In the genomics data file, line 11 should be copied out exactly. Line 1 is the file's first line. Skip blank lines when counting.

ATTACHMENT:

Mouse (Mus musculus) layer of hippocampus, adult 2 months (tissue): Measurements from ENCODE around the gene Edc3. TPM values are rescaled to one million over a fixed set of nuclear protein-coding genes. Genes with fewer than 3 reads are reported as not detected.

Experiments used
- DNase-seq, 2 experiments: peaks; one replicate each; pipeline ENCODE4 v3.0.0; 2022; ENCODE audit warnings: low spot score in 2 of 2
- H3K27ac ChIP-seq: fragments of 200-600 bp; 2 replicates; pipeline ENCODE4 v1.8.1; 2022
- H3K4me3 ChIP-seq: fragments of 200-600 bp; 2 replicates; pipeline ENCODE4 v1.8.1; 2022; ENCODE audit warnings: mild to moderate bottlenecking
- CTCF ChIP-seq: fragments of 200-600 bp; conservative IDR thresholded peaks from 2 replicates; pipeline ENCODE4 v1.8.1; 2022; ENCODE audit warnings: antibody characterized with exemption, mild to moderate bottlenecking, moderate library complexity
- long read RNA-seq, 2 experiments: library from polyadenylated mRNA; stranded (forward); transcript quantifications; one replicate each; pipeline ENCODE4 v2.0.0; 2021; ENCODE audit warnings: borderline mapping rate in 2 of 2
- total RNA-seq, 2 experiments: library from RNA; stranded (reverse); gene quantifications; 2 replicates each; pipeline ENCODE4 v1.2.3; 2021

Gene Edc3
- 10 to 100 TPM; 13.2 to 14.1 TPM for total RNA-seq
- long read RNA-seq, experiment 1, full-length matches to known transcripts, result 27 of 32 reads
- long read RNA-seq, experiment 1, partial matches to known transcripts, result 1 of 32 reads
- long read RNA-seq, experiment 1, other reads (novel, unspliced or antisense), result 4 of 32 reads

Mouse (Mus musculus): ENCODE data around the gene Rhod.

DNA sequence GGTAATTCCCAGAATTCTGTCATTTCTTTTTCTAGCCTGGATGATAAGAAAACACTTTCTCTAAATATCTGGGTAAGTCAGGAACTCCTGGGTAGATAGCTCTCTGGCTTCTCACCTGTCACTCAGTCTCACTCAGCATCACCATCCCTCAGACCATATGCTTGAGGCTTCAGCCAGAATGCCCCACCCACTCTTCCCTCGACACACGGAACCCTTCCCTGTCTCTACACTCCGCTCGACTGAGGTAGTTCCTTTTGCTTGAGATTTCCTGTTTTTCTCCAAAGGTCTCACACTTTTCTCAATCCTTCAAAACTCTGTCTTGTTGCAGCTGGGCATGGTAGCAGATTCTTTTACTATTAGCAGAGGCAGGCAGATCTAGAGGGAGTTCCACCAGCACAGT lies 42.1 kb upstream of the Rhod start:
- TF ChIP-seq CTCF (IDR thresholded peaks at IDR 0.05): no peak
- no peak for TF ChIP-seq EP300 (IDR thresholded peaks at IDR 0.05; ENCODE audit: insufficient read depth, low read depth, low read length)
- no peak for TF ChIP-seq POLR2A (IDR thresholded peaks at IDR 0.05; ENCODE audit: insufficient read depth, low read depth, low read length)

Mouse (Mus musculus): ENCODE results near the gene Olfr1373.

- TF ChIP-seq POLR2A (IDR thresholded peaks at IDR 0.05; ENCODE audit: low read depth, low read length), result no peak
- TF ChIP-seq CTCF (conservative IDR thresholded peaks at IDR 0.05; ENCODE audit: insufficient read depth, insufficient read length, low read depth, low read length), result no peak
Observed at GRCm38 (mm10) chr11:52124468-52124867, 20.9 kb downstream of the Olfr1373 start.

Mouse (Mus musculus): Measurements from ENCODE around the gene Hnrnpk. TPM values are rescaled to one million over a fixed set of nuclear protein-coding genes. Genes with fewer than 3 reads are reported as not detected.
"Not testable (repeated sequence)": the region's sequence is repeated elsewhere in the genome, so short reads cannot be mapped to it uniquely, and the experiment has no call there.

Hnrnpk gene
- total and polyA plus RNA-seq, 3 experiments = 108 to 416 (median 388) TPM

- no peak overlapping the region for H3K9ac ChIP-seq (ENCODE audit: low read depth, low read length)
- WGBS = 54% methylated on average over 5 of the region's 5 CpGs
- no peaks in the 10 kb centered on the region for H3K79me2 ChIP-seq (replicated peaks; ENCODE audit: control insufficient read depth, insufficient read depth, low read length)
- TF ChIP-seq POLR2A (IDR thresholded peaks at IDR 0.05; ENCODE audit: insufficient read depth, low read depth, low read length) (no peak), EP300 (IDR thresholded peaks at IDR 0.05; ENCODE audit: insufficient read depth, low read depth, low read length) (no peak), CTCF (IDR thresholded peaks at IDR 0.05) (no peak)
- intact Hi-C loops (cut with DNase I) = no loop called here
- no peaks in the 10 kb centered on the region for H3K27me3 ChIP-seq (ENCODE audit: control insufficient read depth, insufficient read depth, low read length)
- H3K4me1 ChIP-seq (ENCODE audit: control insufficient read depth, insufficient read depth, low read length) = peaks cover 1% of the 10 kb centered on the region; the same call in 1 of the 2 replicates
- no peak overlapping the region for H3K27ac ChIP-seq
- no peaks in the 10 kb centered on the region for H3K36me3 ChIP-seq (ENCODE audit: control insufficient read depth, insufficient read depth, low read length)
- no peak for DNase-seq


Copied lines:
- long read RNA-seq, experiment 1, full-length matches to known transcripts, result 27 of 32 reads